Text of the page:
Why Open Source Software
In Point Blank, we believe and invest in open source technologies. The following post summarizes the advantages of open source software for companies and organizations seeking the best technological infrastructure for their online presence.
What is Open Source Software
All digital applications are created by the source code, a series of instructions written by programmers and interpreted by the different computer systems. The differentiation of open source from closed system is that, in the case of open source, the source code is available for all interested parties. Any programmer with knowledge about the programming language can then extend the application, adapting it to their needs.
Advantages of Open Source Software
The benefits of open source software are clear for organizations and companies:
- Security: many applications ship with errors or omissions in their first version. Usually, the initial programmers do their best to resolve any issues but it is still probable that some errors slip through into the final versions.
In the case of closed source software, the only people who can tweak the source code are the original programmers. In contrast, in the open source community any programmer can detect outstanding issues and offer solutions. In the open software ecosystem, errors tend to correct themselves with a speed unheard of in closed software.
- Adaptability and Flexibility: Closed software solutions can only be adapted within the limits set by the original programmers. It is impossible to extend the program beyond the set limits. In contrast, open source software can be adapted by anyone with the relevant knowledge. Even if one is unable to perform alterations by themselves, it is easy to find a programmer with the knowledge to tweak a system. As a result, open software is very easy to extend or complement, allowing the constant adaptation for uses that may be quite far from those set forth by the initial programmers.
- Avoidance of monopoly practices: Choosing the appropriate technological infrastructure is a critical decision for any institution. In the closed source world, it is common to encounter products that are incompatible with established standards and formats. This is often a conscious choice on behalf of the developers: having invested in a closed system, the cost for change is highly elevated, in effect allowing the original developers to raise prices and enforce their terms.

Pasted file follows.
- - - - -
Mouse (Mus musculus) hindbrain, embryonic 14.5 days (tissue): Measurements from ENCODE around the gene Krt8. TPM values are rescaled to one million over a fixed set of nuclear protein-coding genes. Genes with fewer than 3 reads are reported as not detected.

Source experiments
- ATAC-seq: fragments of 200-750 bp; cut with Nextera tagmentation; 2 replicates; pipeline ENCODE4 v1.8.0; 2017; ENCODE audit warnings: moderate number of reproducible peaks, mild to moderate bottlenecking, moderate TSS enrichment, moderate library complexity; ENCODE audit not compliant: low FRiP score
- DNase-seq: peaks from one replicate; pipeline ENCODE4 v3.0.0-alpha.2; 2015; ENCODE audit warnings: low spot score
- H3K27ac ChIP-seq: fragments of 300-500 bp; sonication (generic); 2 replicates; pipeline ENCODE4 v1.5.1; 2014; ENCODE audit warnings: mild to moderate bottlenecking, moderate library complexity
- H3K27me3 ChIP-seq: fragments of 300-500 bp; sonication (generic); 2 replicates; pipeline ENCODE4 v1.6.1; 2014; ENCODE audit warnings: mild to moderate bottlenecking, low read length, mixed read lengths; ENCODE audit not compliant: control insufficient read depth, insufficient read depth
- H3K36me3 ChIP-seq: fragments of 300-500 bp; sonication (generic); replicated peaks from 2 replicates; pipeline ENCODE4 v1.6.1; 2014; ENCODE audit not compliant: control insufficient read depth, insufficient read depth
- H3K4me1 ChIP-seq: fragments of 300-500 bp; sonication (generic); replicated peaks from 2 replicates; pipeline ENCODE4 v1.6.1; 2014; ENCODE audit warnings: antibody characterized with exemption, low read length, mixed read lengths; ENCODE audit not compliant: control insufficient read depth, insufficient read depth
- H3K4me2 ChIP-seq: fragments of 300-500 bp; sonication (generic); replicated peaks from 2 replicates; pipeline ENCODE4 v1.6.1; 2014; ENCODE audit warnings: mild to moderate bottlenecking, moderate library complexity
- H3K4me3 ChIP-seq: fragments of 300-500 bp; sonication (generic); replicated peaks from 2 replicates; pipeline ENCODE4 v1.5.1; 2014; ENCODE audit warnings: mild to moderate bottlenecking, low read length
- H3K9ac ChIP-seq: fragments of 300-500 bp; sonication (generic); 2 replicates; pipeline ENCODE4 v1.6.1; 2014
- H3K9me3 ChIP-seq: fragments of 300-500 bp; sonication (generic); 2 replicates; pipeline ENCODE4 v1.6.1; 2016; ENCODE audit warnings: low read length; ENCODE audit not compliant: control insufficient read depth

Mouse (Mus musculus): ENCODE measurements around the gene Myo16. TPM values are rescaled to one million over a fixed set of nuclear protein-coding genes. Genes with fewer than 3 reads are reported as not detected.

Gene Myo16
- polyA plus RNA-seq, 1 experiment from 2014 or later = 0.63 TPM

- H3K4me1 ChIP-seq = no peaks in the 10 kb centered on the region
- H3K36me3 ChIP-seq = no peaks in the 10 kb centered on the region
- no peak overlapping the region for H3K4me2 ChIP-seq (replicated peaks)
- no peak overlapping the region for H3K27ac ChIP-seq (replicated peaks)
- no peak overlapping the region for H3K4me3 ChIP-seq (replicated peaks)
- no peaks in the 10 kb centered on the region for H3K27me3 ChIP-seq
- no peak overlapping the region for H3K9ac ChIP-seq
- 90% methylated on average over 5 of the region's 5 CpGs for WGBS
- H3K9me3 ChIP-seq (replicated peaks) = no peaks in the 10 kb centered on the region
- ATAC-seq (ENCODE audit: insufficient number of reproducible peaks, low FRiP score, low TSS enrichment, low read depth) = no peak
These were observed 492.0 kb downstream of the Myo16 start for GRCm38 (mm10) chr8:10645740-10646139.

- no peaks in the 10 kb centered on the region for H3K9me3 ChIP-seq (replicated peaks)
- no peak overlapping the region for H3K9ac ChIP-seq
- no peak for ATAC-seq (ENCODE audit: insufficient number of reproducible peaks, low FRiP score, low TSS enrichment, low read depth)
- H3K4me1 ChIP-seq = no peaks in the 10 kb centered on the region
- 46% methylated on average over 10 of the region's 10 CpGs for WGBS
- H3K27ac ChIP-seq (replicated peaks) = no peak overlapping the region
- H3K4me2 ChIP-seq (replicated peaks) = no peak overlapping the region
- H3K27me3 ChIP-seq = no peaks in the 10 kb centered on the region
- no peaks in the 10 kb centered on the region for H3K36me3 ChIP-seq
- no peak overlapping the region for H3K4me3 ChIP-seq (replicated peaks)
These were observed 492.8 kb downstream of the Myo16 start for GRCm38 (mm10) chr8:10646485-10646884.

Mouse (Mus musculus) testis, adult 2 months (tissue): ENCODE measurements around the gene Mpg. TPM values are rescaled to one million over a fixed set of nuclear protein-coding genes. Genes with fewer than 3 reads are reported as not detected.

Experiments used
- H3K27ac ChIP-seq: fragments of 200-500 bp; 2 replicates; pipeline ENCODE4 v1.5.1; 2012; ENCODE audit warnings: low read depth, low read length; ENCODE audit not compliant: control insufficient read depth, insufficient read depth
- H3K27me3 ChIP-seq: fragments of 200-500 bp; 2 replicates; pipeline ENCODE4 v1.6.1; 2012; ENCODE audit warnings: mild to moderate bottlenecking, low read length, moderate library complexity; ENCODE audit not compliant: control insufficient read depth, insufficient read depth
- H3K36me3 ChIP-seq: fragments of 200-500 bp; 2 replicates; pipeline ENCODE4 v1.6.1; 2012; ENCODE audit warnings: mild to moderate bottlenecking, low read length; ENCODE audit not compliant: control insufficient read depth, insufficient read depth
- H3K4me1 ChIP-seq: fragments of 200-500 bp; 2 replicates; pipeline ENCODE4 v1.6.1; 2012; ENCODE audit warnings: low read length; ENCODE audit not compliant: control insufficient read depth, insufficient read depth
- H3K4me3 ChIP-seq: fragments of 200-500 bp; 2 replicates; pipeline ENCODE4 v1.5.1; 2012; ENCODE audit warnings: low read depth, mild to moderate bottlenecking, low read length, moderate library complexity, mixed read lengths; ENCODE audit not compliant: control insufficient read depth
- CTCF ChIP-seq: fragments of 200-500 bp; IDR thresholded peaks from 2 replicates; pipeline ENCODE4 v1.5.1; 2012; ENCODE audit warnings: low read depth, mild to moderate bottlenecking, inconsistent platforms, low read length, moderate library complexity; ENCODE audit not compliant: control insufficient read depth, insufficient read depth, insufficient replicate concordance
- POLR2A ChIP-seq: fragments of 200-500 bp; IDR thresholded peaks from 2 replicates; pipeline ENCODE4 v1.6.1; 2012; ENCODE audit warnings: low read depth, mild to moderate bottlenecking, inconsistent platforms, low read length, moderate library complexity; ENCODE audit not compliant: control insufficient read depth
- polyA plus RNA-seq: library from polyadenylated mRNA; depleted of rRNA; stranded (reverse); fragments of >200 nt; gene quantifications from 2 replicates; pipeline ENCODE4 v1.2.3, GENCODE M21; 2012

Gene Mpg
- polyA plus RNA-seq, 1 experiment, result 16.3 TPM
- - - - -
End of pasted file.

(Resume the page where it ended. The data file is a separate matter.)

In contrast, open source software has no incentive to impose artificial limitations. Open source developers embrace standards, aiming to maximize their product's value to the greates possible audience, while at the same time permitting anyone to adapt the software to specific needs.
- Independence from the original developer: In the rapidly evolving world of digital communication, it is common for software companies to get bought out, shut down or disappear. When a company ceases to exist, there is usually no guarantee that the product they created will keep being supported or renewed. In the closed source software environment, clients may well need to change supplier and reinvest in a new technological infrastructure.
In open source, this danger is mitigated. Open source does not "belong" to anyone in the strict sense of the word - as long as there is a community interested in the product, support will continue. Even if a small company does not have the infrastructure to take on supporting a software product on its own, an active community may share the responsibility.
- Community participation: For developers, participating in a software community has substantial benefits. One can easily find help and instructions, and there is also a particluar moral confirmation whenever one's work is used by a group of people with similar needs and interests. Participating in an open source community is above all a social experience of sharing and learning.
- Cost: Most often, the cost of an open source solution is considerably lower in comparison to other solutions. No license fees or mark-up costs apply.